What the therapist is saying is that it's about connecting the need to be constantly close with the early trauma of being moved multiple times. She is already halfway there, as knows she isn't feeling good because she found it hard being away from me. Lots of kids (and adults!) have no idea they are even being difficult, let alone why, and she can connect all this really quickly. The next stage is to allow her to link the anxiety she sometimes feels with the insecurities of her early life and then reiterate that she is safe, and with us for life. 


I know for myself, being able to connect my anxiety with my own childhood trauma is the best way to relieve it and the more conscious I am of that, the less the anxiety has a hold over me, so this all makes sense. However, as a parent of an adopted child it's hard to know what and when it’s appropriate, so to have someone with years of experience take the lead is a huge comfort. 


I get an opportunity to try it as, a few days later, Angel is procrastinating with tidying her room. I offered to do it with her but it seems I am the only one actually doing any tidying. ‘If you don’t start helping, I’m going to leave,’ I say. She does help but is clearly very angry. Later, when we are close and connected again she apologises, ‘I’m sorry I was being difficult earlier, I just found it really hard when you said you would leave if I didn't help’. ‘Oh sweetheart, I’m so sorry, that was the wrong language wasn’t it because you were left when you were little. You know I only meant leave the room right? I would never ever leave you.’ We both well up and have a cuddle. The way she can now pinpoint and articulate exactly what has upset her is magic to witness but it hasn’t come by magic. It’s come through continually accepting and helping her work though her feelings.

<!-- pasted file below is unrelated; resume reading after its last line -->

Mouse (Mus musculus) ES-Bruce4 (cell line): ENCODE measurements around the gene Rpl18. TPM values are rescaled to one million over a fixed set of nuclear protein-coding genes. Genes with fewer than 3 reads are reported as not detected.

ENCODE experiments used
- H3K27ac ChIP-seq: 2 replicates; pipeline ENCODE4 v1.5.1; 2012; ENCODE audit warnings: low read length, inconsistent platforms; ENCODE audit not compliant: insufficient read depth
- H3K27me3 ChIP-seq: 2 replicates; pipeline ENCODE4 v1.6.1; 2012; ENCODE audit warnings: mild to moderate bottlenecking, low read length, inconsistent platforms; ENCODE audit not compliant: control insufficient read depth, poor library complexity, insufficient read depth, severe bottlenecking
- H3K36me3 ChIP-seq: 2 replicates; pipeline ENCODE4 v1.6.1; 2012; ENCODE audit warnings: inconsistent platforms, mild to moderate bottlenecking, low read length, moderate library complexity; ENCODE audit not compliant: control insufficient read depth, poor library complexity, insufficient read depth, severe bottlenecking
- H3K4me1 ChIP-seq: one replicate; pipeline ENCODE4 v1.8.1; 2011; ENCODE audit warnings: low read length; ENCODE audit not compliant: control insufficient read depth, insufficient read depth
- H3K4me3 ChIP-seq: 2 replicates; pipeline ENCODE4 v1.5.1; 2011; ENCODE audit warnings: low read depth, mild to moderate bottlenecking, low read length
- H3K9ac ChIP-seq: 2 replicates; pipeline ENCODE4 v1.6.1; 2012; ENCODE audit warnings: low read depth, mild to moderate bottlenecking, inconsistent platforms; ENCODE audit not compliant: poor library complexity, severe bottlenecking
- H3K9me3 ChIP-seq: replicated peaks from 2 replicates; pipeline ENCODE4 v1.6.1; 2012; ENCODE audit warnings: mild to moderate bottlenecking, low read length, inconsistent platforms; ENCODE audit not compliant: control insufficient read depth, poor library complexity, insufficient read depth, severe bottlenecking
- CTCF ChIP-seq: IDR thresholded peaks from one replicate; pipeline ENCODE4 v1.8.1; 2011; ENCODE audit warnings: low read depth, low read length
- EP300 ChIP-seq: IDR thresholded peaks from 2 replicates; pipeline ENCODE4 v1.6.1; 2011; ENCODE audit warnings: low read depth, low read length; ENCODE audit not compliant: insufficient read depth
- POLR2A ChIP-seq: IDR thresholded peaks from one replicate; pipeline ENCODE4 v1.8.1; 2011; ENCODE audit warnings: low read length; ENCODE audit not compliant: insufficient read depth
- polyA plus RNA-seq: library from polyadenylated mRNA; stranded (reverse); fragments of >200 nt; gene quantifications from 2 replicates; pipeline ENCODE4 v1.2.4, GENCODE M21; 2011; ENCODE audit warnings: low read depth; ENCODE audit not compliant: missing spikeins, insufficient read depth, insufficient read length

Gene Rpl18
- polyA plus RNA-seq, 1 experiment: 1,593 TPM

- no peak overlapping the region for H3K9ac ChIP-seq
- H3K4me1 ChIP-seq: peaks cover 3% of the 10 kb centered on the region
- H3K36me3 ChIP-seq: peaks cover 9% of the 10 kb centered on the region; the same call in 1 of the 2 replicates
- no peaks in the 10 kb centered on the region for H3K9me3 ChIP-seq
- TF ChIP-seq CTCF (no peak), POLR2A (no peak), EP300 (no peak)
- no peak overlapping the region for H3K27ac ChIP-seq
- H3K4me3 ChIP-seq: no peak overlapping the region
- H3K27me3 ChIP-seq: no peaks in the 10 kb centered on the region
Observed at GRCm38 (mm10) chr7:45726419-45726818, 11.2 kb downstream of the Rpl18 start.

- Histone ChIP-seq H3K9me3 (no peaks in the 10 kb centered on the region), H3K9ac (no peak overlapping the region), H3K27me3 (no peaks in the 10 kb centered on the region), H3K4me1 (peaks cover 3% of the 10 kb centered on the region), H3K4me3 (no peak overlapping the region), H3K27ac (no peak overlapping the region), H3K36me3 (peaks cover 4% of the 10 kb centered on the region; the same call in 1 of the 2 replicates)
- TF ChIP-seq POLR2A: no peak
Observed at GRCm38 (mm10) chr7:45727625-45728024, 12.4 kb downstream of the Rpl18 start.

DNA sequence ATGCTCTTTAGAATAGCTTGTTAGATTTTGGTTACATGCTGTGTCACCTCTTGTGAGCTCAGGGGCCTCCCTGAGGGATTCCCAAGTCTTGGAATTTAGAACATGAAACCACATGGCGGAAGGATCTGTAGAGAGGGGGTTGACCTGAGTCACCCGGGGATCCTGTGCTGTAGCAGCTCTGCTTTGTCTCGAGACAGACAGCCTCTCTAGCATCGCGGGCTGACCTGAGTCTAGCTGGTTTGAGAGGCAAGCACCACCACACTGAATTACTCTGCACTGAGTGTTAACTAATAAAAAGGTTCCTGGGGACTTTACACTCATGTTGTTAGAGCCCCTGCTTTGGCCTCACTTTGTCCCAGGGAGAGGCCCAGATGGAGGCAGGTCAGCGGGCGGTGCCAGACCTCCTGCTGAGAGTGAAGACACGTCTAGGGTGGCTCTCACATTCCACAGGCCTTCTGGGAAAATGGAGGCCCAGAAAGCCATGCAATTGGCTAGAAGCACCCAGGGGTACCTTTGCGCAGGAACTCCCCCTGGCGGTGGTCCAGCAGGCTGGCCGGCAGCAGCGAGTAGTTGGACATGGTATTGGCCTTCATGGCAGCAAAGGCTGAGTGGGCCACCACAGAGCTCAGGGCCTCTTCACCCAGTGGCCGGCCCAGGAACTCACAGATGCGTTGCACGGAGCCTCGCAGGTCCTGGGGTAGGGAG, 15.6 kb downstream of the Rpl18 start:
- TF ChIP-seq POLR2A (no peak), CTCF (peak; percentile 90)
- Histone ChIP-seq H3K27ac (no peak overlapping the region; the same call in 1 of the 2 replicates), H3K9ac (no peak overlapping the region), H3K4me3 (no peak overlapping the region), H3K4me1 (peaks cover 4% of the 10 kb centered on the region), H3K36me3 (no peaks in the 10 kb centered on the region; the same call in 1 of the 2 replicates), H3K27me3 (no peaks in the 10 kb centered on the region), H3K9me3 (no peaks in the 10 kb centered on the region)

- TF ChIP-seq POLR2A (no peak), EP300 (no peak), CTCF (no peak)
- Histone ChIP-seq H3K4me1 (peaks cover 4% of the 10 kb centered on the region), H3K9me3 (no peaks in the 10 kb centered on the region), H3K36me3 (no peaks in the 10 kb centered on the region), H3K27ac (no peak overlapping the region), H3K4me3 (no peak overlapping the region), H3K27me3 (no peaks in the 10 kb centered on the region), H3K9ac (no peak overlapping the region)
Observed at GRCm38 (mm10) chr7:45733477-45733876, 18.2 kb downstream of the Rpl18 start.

You can’t always catch it and maybe you don’t need to anyway. Some of these things can dissolve in the ebb and flow of everyday life. Like last week when she wanted to carry on playing Uno after I said it was time for bed and she threw the cards down, I said, ‘Come on, negotiate don’t sulk, you’re not two anymore,’ and I felt her collapse in on herself. I instantly knew it was the wrong language because, of course, she doesn't want to be ten, she wants to be two! 


There is ongoing pain about growing up because she wants to stay ‘my little baby’. I didn't say anything, we recovered and played another round. I like to think that sometimes just noticing her feelings can be enough.  


The therapist also talked about the use of ‘parts’ language, in which we name the different parts of Angel; the part that is lovely, the part that wobbles in friendships, the anxious part etc. Apparently this helps with the child's shame-based responses and deflects experience of the ‘whole self’ as feeling (for example) anxious. It is a part of her and there is also a part that isn’t anxious and can manage. I love this idea and tried it out the other day when she said she was worried about something


Me -  Maybe only a part of you is worried and a part of you can manage it? 

Angel - No Mum. All of me is worried!’


Obviously needs a little more work lol but the good place, overall, has prevailed (-: